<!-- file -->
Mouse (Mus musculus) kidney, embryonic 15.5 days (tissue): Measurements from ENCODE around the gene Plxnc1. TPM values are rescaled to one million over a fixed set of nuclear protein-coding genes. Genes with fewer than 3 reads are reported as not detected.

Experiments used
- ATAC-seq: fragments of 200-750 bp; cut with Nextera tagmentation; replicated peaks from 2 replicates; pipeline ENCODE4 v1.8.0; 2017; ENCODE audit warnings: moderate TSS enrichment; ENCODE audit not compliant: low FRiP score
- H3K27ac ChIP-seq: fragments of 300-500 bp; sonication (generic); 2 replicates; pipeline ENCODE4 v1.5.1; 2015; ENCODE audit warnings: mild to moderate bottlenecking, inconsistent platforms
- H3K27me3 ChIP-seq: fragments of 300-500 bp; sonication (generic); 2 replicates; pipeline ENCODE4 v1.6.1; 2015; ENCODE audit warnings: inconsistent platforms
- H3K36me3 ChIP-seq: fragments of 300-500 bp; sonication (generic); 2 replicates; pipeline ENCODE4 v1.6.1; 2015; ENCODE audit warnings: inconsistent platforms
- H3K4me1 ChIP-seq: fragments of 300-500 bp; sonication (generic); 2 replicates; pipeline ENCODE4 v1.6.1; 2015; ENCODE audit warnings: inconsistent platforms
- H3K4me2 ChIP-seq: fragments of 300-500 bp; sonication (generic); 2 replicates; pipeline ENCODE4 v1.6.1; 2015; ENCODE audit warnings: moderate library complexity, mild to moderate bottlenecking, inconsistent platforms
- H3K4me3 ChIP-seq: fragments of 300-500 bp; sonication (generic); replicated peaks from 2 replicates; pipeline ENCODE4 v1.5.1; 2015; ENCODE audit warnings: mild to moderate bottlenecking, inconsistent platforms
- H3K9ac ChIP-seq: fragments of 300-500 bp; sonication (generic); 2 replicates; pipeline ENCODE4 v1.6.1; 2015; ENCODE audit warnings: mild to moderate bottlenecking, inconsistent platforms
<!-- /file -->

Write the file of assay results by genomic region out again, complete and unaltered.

Mouse (Mus musculus) kidney, embryonic 15.5 days (tissue): Measurements from ENCODE around the gene Plxnc1. TPM values are rescaled to one million over a fixed set of nuclear protein-coding genes. Genes with fewer than 3 reads are reported as not detected.

Experiments used
- ATAC-seq: fragments of 200-750 bp; cut with Nextera tagmentation; replicated peaks from 2 replicates; pipeline ENCODE4 v1.8.0; 2017; ENCODE audit warnings: moderate TSS enrichment; ENCODE audit not compliant: low FRiP score
- H3K27ac ChIP-seq: fragments of 300-500 bp; sonication (generic); 2 replicates; pipeline ENCODE4 v1.5.1; 2015; ENCODE audit warnings: mild to moderate bottlenecking, inconsistent platforms
- H3K27me3 ChIP-seq: fragments of 300-500 bp; sonication (generic); 2 replicates; pipeline ENCODE4 v1.6.1; 2015; ENCODE audit warnings: inconsistent platforms
- H3K36me3 ChIP-seq: fragments of 300-500 bp; sonication (generic); 2 replicates; pipeline ENCODE4 v1.6.1; 2015; ENCODE audit warnings: inconsistent platforms
- H3K4me1 ChIP-seq: fragments of 300-500 bp; sonication (generic); 2 replicates; pipeline ENCODE4 v1.6.1; 2015; ENCODE audit warnings: inconsistent platforms
- H3K4me2 ChIP-seq: fragments of 300-500 bp; sonication (generic); 2 replicates; pipeline ENCODE4 v1.6.1; 2015; ENCODE audit warnings: moderate library complexity, mild to moderate bottlenecking, inconsistent platforms
- H3K4me3 ChIP-seq: fragments of 300-500 bp; sonication (generic); replicated peaks from 2 replicates; pipeline ENCODE4 v1.5.1; 2015; ENCODE audit warnings: mild to moderate bottlenecking, inconsistent platforms
- H3K9ac ChIP-seq: fragments of 300-500 bp; sonication (generic); 2 replicates; pipeline ENCODE4 v1.6.1; 2015; ENCODE audit warnings: mild to moderate bottlenecking, inconsistent platforms